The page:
Was it the night CNBC's Geraldo Rivera dialed up one of Condit's old motorcycle buddies to discuss on the air whether Condit had had a vasectomy? (That, of course, to answer the stitched-together what-if, "What if Chandra was pregnant at the time of her disappearance?") The buddy said yes. Geraldo then quoted a "trusted" former FBI agent who insisted he had information that Levy had menstruated in late April, so she couldn't have been pregnant.

Was it the night when Fox News Channel's Paula Zahn, conducting her approximately seventy-eighth Levy-related interview in prime time, asked spiritual teacher Sylvia Browne where Levy's body was? Unlike everyone else in America, Browne knew the answer; Levy's body was located near "some trees down in a marshy area...but this girl is not alive."

Zahn: How do you know that, Sylvia?

Browne: Because I'm a psychic.

Was it when San Francisco Chronicle writer Dave Ford wrote "Condit's private life wouldn't have mattered if he hadn't lied about being involved with a young woman who remains missing" (emphasis added)? Because, naturally, if Condit had held a press conference the day Levy was declared missing and announced he'd had an extramarital affair with the intern and talked to her right up to the time of her disappearance, his private life would have been of no interest to reporters.

But that's what happens when the national press decides to tell a scandal story they like; preferred narrative trumps fact every time. The press doesn't have a clue about whether Condit played any role in Levy's disappearance, but that's not really the point. Journalism today, particularly the bold brand perfected in Washington over the past decade, has become such an odd, arrogant animal it no longer plays by any recognizable rules. In the wake of Katharine Graham's passing, her beloved Washington Post suffered an unwelcome reminder of just how badly its game has slipped since the paper's heady Watergate days. The Post was forced to run a lengthy recantation when a Modesto, California, minister admitted to the FBI that he had fabricated the story about his daughter having an affair with Condit seven years ago. The Post ran that irrelevant gossip as a page-one exclusive, even though it never confirmed the story with the daughter or the Congressman. Remember when Woodward and Bernstein had to three-source their stories?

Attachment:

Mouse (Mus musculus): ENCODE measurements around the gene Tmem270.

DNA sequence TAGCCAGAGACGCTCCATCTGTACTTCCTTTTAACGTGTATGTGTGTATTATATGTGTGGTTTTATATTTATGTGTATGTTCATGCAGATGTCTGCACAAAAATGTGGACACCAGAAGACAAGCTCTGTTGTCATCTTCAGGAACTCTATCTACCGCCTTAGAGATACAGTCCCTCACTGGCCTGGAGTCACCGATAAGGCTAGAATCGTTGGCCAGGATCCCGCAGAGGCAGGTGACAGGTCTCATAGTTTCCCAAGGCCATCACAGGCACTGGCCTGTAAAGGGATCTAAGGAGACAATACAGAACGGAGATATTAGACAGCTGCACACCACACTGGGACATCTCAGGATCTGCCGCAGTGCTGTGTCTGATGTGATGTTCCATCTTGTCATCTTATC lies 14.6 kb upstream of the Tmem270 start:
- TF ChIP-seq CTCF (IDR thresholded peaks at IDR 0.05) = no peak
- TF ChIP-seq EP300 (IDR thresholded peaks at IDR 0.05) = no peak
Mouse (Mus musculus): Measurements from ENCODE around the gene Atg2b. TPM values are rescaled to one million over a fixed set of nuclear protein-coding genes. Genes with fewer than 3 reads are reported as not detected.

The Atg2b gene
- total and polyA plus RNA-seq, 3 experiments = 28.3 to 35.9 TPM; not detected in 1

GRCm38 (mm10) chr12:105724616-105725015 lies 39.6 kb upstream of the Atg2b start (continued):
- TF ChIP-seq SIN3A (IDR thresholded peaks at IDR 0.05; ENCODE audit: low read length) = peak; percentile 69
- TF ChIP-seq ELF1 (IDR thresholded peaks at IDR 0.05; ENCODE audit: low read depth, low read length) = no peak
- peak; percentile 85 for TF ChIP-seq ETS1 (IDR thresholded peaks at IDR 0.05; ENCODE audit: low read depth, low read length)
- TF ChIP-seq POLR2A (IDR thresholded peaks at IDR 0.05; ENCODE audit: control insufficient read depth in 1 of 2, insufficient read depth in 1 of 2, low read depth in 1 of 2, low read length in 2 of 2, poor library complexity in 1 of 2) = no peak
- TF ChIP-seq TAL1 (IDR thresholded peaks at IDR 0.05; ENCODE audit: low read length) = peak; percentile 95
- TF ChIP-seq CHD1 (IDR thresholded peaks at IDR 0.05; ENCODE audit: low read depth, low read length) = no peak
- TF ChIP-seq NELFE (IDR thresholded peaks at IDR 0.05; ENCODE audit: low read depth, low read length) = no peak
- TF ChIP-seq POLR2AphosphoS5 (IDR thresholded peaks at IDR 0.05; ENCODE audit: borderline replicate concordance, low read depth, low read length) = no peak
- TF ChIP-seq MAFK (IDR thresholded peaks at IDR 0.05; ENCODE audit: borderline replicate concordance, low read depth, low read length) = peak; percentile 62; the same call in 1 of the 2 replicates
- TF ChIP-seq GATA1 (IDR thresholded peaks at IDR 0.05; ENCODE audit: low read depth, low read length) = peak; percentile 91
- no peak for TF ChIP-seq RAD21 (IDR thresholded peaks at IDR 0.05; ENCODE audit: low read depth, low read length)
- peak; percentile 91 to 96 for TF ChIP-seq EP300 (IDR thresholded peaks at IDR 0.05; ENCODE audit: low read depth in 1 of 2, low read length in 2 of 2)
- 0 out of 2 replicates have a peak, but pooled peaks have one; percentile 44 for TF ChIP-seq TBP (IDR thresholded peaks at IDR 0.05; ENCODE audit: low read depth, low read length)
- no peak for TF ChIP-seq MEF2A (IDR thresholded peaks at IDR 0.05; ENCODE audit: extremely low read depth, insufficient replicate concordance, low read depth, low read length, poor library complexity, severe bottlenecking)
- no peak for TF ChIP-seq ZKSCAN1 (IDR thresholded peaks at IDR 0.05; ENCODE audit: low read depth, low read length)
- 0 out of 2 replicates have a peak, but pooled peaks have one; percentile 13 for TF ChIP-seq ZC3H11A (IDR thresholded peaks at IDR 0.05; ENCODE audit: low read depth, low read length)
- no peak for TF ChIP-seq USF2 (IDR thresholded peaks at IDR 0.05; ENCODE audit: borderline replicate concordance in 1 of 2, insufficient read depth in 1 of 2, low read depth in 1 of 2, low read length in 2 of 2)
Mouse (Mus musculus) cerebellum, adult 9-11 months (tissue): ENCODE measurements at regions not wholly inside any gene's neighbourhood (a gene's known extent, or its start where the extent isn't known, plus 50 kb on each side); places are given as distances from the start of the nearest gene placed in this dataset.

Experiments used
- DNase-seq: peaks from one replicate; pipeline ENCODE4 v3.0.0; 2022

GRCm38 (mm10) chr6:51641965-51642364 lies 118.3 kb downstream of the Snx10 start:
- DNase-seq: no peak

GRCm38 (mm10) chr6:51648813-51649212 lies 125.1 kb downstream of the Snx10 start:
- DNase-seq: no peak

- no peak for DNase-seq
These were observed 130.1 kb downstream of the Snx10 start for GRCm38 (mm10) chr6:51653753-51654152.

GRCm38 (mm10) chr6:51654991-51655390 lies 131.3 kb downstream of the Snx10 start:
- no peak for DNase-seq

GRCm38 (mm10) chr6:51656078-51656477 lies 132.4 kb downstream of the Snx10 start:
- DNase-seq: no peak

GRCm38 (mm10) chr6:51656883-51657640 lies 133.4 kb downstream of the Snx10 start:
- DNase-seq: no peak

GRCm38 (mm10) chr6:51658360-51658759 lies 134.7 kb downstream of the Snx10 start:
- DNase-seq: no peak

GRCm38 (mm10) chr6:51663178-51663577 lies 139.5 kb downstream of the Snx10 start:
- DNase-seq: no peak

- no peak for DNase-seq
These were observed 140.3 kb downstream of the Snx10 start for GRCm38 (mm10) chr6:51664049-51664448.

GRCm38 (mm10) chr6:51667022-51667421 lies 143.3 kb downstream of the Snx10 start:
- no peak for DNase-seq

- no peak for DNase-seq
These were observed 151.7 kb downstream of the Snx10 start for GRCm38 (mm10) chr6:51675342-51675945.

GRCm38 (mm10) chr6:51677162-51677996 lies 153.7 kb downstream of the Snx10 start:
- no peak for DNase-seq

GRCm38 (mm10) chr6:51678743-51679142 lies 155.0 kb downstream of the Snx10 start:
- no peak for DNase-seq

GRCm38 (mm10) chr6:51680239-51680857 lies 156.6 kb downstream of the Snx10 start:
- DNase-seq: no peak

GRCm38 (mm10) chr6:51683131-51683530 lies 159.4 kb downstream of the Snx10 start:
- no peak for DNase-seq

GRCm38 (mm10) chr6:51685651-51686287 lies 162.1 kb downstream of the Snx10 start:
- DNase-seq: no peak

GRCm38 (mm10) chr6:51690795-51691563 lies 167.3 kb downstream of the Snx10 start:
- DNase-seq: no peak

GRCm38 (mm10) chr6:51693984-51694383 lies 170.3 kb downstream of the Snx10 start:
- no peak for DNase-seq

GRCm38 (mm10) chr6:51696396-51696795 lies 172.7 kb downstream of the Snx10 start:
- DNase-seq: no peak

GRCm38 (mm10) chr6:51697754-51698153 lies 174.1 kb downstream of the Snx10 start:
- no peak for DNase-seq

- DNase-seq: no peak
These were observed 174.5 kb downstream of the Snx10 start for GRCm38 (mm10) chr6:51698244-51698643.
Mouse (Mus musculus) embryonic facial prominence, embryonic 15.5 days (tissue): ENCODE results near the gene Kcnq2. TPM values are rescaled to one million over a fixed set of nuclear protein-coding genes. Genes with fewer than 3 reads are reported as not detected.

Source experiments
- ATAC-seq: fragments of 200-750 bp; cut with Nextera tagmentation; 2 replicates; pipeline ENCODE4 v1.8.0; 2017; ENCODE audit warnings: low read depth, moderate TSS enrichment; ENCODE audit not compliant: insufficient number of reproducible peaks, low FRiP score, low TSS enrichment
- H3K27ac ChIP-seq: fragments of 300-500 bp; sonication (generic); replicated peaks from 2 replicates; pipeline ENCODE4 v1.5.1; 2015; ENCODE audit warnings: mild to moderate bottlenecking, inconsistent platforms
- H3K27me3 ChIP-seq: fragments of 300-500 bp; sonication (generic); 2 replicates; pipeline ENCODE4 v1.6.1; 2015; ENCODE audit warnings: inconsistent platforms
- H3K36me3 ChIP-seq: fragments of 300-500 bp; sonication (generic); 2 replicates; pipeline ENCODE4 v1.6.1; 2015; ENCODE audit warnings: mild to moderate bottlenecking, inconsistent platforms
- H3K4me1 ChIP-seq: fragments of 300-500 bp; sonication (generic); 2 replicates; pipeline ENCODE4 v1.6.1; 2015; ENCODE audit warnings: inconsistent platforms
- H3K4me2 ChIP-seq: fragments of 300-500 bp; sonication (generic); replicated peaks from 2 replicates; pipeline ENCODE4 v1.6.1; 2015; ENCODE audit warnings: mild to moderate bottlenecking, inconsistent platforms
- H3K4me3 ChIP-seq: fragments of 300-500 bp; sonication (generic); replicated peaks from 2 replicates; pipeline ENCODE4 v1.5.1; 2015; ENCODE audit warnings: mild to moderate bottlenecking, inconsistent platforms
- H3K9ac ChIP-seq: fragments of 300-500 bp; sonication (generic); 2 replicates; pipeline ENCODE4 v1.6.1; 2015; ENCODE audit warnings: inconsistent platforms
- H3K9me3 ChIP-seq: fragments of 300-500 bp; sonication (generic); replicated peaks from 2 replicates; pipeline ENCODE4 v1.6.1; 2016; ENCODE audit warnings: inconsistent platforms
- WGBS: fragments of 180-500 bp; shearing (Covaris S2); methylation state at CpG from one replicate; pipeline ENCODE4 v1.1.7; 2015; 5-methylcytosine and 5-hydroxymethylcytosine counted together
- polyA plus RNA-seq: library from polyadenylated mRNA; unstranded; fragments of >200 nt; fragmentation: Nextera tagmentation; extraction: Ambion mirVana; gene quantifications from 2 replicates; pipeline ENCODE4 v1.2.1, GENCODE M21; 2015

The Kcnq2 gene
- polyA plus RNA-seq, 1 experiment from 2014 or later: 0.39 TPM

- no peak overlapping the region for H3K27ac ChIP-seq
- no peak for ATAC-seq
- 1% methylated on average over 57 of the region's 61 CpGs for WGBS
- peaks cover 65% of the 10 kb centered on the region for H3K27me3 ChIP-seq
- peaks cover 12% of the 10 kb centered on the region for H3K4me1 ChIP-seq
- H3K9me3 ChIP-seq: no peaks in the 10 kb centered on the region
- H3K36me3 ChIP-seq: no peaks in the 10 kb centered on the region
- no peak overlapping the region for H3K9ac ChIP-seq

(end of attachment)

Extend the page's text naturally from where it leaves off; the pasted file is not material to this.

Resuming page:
Convinced, like the Post, that Condit's love life was in and of itself news, the Fresno Bee ran a story about a 31-year-old Congressional aide who said that five years ago Condit gave her his phone number! And not just any number--oh, no--a "mysterious" phone number. As the excitable aide explained, "When you call, you just hear music playing and then a beep. That is when you are supposed to leave a message."

It's called a pager.

And Dan Rather's CBS Evening News was chastised for not running this stuff?